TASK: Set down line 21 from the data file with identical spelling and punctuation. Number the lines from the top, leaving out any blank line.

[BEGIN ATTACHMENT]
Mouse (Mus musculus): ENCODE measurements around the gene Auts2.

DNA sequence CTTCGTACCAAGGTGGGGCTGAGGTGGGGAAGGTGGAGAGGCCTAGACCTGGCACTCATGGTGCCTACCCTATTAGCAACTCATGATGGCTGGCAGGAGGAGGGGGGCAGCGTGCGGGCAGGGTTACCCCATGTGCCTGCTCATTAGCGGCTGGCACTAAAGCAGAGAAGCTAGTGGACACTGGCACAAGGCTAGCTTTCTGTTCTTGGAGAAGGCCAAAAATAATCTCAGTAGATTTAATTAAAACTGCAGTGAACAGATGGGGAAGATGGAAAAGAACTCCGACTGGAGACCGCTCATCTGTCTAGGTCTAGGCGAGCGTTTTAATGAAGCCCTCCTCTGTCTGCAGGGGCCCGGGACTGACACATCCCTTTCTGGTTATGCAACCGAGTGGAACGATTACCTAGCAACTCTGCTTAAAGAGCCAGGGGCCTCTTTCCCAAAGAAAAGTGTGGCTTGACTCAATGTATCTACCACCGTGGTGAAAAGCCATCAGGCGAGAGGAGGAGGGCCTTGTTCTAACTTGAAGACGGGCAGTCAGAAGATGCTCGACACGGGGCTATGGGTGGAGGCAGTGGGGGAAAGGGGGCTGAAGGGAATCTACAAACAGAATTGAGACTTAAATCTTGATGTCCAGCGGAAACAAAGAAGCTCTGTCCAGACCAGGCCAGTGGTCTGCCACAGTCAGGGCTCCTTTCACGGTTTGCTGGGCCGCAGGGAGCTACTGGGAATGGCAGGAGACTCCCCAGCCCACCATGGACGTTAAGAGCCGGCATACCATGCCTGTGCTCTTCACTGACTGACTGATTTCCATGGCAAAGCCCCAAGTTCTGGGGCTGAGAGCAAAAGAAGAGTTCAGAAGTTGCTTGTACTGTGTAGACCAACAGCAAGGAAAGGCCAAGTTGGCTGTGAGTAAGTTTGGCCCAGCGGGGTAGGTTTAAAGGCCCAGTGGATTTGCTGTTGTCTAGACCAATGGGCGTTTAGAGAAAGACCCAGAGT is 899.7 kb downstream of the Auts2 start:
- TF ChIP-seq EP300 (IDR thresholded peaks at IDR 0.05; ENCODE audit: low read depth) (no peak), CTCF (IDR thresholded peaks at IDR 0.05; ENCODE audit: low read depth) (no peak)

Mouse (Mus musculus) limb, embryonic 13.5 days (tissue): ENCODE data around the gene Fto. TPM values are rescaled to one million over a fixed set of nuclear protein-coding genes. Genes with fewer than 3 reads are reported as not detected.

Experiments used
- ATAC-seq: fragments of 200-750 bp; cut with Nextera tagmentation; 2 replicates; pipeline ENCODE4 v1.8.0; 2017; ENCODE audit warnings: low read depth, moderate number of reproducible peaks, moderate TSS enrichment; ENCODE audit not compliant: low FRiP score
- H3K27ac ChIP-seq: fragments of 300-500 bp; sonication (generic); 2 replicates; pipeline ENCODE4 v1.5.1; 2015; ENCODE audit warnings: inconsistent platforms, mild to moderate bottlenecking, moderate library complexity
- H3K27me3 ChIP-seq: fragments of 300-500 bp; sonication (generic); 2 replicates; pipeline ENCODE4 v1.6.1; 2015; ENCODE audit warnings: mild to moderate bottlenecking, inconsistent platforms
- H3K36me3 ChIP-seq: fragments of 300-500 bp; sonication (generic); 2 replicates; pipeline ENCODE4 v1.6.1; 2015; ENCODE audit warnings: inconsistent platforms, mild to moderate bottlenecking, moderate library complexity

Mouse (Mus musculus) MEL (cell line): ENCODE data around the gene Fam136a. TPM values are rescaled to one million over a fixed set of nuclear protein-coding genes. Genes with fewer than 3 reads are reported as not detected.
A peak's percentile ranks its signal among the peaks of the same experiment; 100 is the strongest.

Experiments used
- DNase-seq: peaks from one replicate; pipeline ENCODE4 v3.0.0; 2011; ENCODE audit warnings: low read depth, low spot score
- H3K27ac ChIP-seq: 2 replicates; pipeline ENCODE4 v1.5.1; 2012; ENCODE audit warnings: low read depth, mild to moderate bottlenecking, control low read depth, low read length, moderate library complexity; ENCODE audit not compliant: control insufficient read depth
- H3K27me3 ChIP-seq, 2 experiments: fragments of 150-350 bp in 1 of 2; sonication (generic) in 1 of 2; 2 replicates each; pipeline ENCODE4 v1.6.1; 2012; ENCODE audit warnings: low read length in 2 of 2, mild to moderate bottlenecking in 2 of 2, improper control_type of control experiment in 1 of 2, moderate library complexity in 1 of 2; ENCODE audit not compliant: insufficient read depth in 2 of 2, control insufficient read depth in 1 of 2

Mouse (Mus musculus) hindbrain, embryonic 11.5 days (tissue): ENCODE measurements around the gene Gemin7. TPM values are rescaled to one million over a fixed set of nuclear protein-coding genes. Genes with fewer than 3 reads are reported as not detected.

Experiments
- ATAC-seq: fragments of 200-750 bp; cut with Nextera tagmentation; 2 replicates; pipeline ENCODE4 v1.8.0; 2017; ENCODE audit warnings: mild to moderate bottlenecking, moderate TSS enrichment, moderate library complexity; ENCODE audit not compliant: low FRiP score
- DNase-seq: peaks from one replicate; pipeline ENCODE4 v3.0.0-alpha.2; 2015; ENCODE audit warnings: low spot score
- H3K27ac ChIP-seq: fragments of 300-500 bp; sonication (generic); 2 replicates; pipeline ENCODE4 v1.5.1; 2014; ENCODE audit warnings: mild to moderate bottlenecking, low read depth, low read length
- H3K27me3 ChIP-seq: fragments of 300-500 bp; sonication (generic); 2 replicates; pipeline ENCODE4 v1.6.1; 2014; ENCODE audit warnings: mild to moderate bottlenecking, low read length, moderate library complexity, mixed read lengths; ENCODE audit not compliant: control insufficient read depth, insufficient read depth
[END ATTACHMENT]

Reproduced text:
- H3K27me3 ChIP-seq: fragments of 300-500 bp; sonication (generic); 2 replicates; pipeline ENCODE4 v1.6.1; 2014; ENCODE audit warnings: mild to moderate bottlenecking, low read length, moderate library complexity, mixed read lengths; ENCODE audit not compliant: control insufficient read depth, insufficient read depth